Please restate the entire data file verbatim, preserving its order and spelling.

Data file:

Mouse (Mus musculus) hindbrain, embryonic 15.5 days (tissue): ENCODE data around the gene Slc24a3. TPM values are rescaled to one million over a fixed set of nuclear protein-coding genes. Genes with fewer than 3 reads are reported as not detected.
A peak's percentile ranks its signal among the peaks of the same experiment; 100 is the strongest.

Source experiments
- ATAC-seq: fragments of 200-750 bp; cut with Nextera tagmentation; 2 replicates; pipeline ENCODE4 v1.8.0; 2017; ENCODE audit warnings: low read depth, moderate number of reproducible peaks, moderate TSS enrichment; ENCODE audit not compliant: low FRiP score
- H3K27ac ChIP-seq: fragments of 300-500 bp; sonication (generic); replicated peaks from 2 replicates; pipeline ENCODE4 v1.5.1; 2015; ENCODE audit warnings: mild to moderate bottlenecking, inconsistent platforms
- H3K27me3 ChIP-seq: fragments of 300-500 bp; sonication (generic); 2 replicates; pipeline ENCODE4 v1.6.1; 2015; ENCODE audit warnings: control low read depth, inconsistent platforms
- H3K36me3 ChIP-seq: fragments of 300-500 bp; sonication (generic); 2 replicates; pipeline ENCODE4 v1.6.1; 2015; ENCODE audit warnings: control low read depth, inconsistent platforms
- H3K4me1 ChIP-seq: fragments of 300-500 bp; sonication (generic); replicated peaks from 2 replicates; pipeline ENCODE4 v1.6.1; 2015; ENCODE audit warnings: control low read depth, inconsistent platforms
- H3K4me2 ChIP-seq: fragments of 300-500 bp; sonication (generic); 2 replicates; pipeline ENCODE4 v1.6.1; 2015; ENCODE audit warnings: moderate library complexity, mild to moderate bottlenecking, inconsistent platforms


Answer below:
Mouse (Mus musculus) hindbrain, embryonic 15.5 days (tissue): ENCODE data around the gene Slc24a3. TPM values are rescaled to one million over a fixed set of nuclear protein-coding genes. Genes with fewer than 3 reads are reported as not detected.
A peak's percentile ranks its signal among the peaks of the same experiment; 100 is the strongest.

Source experiments
- ATAC-seq: fragments of 200-750 bp; cut with Nextera tagmentation; 2 replicates; pipeline ENCODE4 v1.8.0; 2017; ENCODE audit warnings: low read depth, moderate number of reproducible peaks, moderate TSS enrichment; ENCODE audit not compliant: low FRiP score
- H3K27ac ChIP-seq: fragments of 300-500 bp; sonication (generic); replicated peaks from 2 replicates; pipeline ENCODE4 v1.5.1; 2015; ENCODE audit warnings: mild to moderate bottlenecking, inconsistent platforms
- H3K27me3 ChIP-seq: fragments of 300-500 bp; sonication (generic); 2 replicates; pipeline ENCODE4 v1.6.1; 2015; ENCODE audit warnings: control low read depth, inconsistent platforms
- H3K36me3 ChIP-seq: fragments of 300-500 bp; sonication (generic); 2 replicates; pipeline ENCODE4 v1.6.1; 2015; ENCODE audit warnings: control low read depth, inconsistent platforms
- H3K4me1 ChIP-seq: fragments of 300-500 bp; sonication (generic); replicated peaks from 2 replicates; pipeline ENCODE4 v1.6.1; 2015; ENCODE audit warnings: control low read depth, inconsistent platforms
- H3K4me2 ChIP-seq: fragments of 300-500 bp; sonication (generic); 2 replicates; pipeline ENCODE4 v1.6.1; 2015; ENCODE audit warnings: moderate library complexity, mild to moderate bottlenecking, inconsistent platforms